Mathematics Stack Exchange is a question and answer site for people studying math at any level and professionals in related fields. It's 100% free, no registration required.

Sign up
Here's how it works:
  1. Anybody can ask a question
  2. Anybody can answer
  3. The best answers are voted up and rise to the top

My intent is to show that a composition of bijections is also a bijection by showing the existence of an inverse. But my approach requires the associativity of function composition.

Let $f: X \rightarrow Y, g: Y \rightarrow Z, h: Z \rightarrow W$ be functions.
$((f \circ g) \circ h)(x) = h((f \circ g)(x)) = h(g(f(x)))$, and $(f \circ (g \circ h))(x) = (g \circ h)(f(x)) = h(g(f(x)))$.

However, I am having problems in justifying that the two compositions, $(f \circ g) \circ h$ and $f \circ (g \circ h)$, have the same domain and range. When I consulted ProofWiki, whose link is at the bottom, I got even more confused. Specifically, for $(f \circ g) \circ h = f \circ (g \circ h)$ to be defined, ProofWiki requires that dom$g =$ codom$f$ and dom$h =$ codom$g$.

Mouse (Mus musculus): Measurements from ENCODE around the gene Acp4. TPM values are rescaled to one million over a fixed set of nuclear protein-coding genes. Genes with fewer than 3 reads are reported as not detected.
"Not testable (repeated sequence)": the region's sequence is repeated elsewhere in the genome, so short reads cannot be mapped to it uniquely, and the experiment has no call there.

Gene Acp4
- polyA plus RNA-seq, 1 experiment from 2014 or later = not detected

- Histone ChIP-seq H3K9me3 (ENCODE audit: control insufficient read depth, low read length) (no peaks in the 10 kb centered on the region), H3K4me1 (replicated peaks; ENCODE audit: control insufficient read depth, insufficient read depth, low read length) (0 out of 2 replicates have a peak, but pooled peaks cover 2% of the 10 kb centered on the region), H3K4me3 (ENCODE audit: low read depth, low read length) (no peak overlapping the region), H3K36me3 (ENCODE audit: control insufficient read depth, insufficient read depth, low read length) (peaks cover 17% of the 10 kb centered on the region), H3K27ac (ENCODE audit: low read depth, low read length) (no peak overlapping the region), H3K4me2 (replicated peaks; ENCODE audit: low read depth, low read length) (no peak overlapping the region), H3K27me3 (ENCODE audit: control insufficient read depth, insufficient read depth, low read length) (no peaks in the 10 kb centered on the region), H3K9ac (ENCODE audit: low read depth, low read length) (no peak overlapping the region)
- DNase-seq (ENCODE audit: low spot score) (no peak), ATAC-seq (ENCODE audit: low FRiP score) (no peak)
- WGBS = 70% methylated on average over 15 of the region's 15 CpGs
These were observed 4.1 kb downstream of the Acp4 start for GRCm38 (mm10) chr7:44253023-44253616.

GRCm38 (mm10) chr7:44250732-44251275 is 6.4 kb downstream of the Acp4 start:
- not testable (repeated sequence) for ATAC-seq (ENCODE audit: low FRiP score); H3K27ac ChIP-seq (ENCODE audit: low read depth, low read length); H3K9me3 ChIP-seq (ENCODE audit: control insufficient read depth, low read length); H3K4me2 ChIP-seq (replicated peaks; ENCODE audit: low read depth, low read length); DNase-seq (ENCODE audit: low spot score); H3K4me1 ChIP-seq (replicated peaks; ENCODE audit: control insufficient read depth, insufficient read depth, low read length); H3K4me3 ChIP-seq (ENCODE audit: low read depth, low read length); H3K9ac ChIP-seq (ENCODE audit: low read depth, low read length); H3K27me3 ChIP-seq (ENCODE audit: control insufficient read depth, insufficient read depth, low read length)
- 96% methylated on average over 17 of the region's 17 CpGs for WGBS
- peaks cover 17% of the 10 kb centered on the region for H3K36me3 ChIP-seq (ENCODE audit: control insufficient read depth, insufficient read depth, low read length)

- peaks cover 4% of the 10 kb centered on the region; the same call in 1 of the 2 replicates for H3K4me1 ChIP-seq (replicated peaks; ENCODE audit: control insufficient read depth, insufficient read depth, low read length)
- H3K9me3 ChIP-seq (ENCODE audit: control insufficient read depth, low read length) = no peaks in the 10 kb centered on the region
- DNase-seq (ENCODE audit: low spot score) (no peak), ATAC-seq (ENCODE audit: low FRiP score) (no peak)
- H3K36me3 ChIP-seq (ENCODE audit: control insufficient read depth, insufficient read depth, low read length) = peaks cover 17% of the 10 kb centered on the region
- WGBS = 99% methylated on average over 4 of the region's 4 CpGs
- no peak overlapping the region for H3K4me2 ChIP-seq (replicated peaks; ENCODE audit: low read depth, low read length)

First of all, I think that it should be dom$g =$ range$f$ .... Moreover, as you can see in the example below, you actually have to adjust domains and ranges of $f, g, h$ for the requirement to hold true.
Let $f: \mathbb R \rightarrow \mathbb R$ be $f(x) = 2x$, $g: \mathbb R^+ \rightarrow \mathbb R$ be $g(y) = ln(y)$, $h: \mathbb R \rightarrow \mathbb R$ be $h(z) = z - 10$.